Why everybody’s doing attribution analysis wrong
***Updated June 2016***
Ahead of his talk about maximising ad spend ROI at next month’s Benchmark Search Conference, our Head of Paid Search, Dave Karellen, examines the flaws in the existing attribution models for conversion and offers solutions for analysing the data available more accurately
John Wannamaker’s oft-quoted “Half the money I spend on advertising is wasted; the trouble is, I don’t know which half” at first glance seems a strange concept in today’s world of digital analytics, where every penny is scrutinised. However, while we are now spoilt with more data than most know what to do with; our eyes are opening more and more to the limitations of measurement in the digital world.
A long way from the perfect attribution model
The major restrictions are around cross-device attribution and also any offline influencers on a path to conversion. Google realises this as one of the biggest flaws in its system and is ploughing a lot of resource into bridging the gaps we can see in a user’s journey. They have very recently started providing cross-device attribution reports to top agencies that give more data on the uplift provided by mobile traffic. Understanding these factors is crucial, so that you don’t undervalue certain devices, or underestimate offline activity and word of mouth. The big issue though, is that even taking these problems aside, there is no unified solution on how to correctly assign value to each channel step in a path to conversion even if it takes place solely online and on a single device.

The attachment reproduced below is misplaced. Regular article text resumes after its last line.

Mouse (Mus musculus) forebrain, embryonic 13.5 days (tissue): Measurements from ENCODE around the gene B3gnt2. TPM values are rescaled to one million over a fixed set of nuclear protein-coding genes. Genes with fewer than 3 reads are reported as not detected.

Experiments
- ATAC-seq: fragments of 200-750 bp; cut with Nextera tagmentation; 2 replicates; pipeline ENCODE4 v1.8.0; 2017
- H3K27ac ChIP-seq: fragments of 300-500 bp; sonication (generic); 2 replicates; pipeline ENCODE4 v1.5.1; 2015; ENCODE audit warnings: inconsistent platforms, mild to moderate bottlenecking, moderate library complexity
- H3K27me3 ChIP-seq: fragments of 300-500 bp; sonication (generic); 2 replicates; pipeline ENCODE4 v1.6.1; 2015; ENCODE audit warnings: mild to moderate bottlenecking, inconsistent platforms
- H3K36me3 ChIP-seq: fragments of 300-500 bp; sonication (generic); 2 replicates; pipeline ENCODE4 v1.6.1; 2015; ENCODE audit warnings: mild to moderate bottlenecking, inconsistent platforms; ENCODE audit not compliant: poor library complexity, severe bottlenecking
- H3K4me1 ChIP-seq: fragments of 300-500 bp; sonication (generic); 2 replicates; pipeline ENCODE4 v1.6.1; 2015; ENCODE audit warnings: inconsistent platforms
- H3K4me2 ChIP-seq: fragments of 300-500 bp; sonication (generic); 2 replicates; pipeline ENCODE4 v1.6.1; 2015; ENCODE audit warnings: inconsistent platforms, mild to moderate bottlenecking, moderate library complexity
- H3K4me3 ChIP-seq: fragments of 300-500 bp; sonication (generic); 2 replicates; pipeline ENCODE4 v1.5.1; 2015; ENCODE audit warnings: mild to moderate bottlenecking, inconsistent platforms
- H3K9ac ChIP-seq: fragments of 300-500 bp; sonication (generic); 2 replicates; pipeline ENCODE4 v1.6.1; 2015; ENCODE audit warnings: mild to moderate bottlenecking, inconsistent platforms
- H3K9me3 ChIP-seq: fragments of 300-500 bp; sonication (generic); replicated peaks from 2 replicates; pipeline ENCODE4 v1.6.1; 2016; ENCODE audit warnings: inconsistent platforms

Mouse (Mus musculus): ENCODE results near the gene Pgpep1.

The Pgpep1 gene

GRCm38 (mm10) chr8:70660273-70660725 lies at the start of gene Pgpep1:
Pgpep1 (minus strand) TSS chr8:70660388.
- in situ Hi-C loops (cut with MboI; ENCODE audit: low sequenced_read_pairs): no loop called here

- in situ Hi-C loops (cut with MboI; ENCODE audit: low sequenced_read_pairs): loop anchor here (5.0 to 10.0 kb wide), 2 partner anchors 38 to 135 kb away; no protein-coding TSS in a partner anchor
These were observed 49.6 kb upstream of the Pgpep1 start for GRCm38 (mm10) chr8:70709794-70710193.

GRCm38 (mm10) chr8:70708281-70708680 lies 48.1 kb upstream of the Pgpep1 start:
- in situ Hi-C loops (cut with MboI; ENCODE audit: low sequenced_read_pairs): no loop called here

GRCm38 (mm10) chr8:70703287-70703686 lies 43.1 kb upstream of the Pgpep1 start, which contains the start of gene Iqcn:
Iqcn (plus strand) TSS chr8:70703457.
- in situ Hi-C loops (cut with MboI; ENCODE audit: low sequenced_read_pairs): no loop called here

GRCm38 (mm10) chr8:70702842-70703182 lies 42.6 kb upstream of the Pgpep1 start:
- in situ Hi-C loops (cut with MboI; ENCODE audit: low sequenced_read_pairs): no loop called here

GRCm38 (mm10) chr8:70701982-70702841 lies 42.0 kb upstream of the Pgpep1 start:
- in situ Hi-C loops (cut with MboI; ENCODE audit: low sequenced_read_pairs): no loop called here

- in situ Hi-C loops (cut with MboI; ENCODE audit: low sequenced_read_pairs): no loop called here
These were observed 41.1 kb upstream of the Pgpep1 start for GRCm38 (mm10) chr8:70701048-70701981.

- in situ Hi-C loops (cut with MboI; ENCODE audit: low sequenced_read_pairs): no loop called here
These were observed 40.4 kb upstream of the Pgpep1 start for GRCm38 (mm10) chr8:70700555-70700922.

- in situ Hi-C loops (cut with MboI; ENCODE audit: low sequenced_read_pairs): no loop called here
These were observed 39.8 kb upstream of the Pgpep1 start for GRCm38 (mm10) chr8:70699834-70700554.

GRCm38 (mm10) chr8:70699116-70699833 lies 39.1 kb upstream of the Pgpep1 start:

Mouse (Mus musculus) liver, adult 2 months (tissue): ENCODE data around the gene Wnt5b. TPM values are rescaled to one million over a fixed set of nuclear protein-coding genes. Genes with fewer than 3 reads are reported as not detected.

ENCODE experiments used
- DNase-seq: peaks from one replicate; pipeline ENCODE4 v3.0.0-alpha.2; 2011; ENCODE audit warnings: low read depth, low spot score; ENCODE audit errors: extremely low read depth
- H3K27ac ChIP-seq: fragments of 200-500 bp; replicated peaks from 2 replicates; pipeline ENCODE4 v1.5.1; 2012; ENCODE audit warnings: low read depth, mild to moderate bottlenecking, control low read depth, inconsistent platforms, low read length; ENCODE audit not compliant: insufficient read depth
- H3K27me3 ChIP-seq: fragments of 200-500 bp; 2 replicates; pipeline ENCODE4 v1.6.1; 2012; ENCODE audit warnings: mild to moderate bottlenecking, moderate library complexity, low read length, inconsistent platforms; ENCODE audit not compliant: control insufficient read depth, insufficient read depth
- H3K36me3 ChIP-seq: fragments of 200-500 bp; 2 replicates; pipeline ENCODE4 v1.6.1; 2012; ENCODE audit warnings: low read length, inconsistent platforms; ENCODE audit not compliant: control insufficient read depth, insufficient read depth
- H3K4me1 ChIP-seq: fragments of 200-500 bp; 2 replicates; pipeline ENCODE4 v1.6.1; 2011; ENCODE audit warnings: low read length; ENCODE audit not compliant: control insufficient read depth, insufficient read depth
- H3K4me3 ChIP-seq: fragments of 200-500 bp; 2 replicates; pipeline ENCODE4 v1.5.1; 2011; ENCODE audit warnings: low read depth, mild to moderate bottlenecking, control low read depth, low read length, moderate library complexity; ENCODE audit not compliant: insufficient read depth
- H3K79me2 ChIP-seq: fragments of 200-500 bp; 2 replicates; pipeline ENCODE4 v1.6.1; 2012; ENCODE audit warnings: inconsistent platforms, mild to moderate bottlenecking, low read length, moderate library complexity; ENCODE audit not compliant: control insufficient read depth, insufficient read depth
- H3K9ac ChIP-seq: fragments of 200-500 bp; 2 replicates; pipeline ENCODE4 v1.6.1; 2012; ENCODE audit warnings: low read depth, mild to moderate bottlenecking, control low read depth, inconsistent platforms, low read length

Google has already gone some way to helping marketers look beyond the default ‘last click’ model. There are now 7 standard models available in Analytics, and one extra custom model. While this is definitely a move in the right direction, we are still a long way from a perfect model.
The fact that Google seemingly can’t decide exactly which is best, and so offers all these different models speaks volumes. Google will happily admit that each has pros and cons, and so the onus is on the marketer to decide which one most adequately meets their business objectives. But does a business itself really lend itself more to a position based model as opposed to a linear model? Often you’ll find a marketer’s decision is down to personal preference rather than based on business objectives.
The 8th option, the custom model, started off quite basic with only minor changes from the standard models allowed. It has since progressed to allow for additional weighting to be given to certain channels or if the channel has driven certain engagement metrics. This is significant in that it’s a step away from the de facto dogma that the only factor in assigning attribution is where it sits in the path to conversion. A major flaw is that the custom model does not allow you to differentiate between a 2nd or 4th interaction in a particularly long path to conversion.
At Click Consult, we’ve built a tool that is able to counteract this oversight and works outside of Google Analytics. This allows us to assign attribution value to each step with complete flexibility. One example that we see works well is a mix between the Time Decay and Position Based model wherein the first and last clicks get the most attribution value, and then this progressively scales down as you get towards the middle.
We should stop focusing on the fundamentally flawed ‘position in conversion path’ models and find a novel way of addressing the situation
Uncovering the true path to conversion
One point that sticks out like a sore thumb is that there seems to be an awful lot of preoccupation with where a channel sits in a path to conversion. While definitely a key factor, is it really the be all and end all of attribution modelling?
There are the beginnings of movements within the industry to suggest we should stop focusing on the fundamentally flawed ‘position in conversion path’ models and find a novel way of addressing the situation. Google is working on a feature that analyses similar paths to determine the uplift given when a certain channel is or isn’t present.